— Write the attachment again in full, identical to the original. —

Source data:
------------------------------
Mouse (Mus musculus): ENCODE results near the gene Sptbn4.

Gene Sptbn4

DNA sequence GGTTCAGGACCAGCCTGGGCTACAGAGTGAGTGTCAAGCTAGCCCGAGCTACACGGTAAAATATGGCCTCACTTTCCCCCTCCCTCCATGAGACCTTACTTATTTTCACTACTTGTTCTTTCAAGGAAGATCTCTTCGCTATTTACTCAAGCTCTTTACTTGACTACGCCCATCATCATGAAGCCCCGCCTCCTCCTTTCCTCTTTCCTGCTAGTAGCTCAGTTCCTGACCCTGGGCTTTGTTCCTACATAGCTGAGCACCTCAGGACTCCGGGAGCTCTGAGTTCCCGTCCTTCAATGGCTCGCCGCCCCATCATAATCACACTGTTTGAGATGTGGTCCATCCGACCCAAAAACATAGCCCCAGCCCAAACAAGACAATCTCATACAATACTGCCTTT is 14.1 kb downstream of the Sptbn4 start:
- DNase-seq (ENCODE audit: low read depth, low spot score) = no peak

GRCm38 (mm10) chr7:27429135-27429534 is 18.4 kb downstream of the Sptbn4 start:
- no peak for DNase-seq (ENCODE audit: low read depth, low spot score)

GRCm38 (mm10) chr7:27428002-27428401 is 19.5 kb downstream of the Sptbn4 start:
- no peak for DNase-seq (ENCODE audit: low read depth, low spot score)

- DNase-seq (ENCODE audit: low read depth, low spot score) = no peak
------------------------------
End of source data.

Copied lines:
Mouse (Mus musculus): ENCODE results near the gene Sptbn4.

Gene Sptbn4

DNA sequence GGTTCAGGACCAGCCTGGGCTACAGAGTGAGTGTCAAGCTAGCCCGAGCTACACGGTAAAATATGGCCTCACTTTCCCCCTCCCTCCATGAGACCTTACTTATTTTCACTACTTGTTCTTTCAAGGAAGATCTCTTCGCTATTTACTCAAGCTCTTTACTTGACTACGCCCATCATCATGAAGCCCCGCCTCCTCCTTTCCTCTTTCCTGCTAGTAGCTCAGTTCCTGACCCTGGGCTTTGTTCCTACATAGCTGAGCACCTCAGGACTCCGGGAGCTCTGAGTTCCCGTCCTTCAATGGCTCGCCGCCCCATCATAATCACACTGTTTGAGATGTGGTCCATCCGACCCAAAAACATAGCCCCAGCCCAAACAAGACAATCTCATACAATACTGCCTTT is 14.1 kb downstream of the Sptbn4 start:
- DNase-seq (ENCODE audit: low read depth, low spot score) = no peak

GRCm38 (mm10) chr7:27429135-27429534 is 18.4 kb downstream of the Sptbn4 start:
- no peak for DNase-seq (ENCODE audit: low read depth, low spot score)

GRCm38 (mm10) chr7:27428002-27428401 is 19.5 kb downstream of the Sptbn4 start:
- no peak for DNase-seq (ENCODE audit: low read depth, low spot score)

- DNase-seq (ENCODE audit: low read depth, low spot score) = no peak